Pope Francis guides readers through the Gospel of Mark

This second volume in the series of reflections on the Gospels from Pope Francis is a perfect guide through the liturgical year of the Gospel of Mark. Taken from the pope’s homilies, speeches and addresses, each reflection draws upon the miracles, parables and teachings of Jesus that are presented in this Gospel.

As he did in the earlier spiritual and pastoral reading of the Gospel of Matthew, Pope Francis brings the stories of Jesus alive and provides insights that call us to a richer discipleship of contemplation and action. For example, the pope says that “to know Jesus, one must first be able to recognize him. And to know Jesus, there is prayer, there is the Holy Spirit, yes, but it is also a good practice to pick up the Gospel every day. …  It is the only way to know Jesus—to know what he did, what he said.”

As a Jesuit, the pope is grounded in the practice of the Spiritual Exercises of St. Ignatius of Loyola, the founder of the order, and knows the strength that comes from contemplating the life of Christ daily. Pope Francis is aware that no matter how many times we return to the same Gospel story, new inspiration and insights for our own life and vocation emerge.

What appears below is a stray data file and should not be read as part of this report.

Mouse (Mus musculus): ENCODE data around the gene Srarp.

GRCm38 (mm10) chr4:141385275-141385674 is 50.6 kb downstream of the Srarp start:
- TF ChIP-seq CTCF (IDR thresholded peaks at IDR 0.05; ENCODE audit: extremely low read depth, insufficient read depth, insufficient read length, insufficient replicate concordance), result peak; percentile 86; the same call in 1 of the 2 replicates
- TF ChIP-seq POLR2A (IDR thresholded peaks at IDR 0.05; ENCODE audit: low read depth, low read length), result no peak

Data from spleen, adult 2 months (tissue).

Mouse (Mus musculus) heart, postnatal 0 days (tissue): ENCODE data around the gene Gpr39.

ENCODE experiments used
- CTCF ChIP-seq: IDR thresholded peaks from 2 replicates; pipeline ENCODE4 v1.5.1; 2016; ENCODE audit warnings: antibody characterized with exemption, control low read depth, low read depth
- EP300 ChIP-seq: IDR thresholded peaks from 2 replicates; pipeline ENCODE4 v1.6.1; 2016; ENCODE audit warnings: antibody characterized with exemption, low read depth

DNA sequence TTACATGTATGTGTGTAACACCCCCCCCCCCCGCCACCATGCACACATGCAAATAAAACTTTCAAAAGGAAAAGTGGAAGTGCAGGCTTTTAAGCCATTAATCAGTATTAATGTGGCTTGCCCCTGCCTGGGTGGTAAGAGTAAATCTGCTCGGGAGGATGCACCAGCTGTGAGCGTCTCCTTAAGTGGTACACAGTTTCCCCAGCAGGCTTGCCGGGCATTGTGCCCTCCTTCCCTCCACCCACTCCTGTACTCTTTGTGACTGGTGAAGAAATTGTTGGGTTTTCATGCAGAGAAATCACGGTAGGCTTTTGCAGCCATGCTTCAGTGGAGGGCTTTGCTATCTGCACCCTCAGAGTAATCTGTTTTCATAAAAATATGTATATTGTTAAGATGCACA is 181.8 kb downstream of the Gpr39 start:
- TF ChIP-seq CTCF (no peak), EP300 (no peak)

Take the stories of the miracles, for example, which the pope sees as “signs” that “encourage our faith, signs that are always accompanied by words that enlighten,” and lead us to conversion.

As Father Ronald Witherup, the superior general of the Sulpician order and Scripture scholar, notes in his foreword, Pope Francis “makes no claims to be a biblical scholar, but it is evident that his reflections are always rooted in the biblical text.”

While all four Gospels tell the same basic story, Scripture scholars usually regard the Gospel of Mark, the shortest and earliest one, as presenting the most human Jesus.

However, it is probably because we can identify so naturally with this very human Jesus and the other characters in this Gospel that I find it the most challenging as a disciple, especially when Jesus asks of Peter in the middle (or heart) of the Gospel, “But who do you say that I am?”

The issue of Jesus’ identity—a central theme in the overall structure of Mark—is also clear in the pope’s treatment of the text. Like all the characters in the Gospel, we are challenged to distinguish between the false understandings and the true identity of Jesus that is only revealed at the foot of the cross.

Like the Roman centurion, are we able to declare, “Truly, this man was the Son of God”?

Readers have the option of reflecting on the entire Gospel from beginning to end or selecting fragments of a passage for prayer.

As we meditate on these reflections of Pope Francis on the Gospel of Mark, may we come to know Jesus more intimately and not only be challenged by the question, “Who do you say that I am?” that Jesus asks of each of us, but also be open to the conversion that living our discipleship demands in today’s world.

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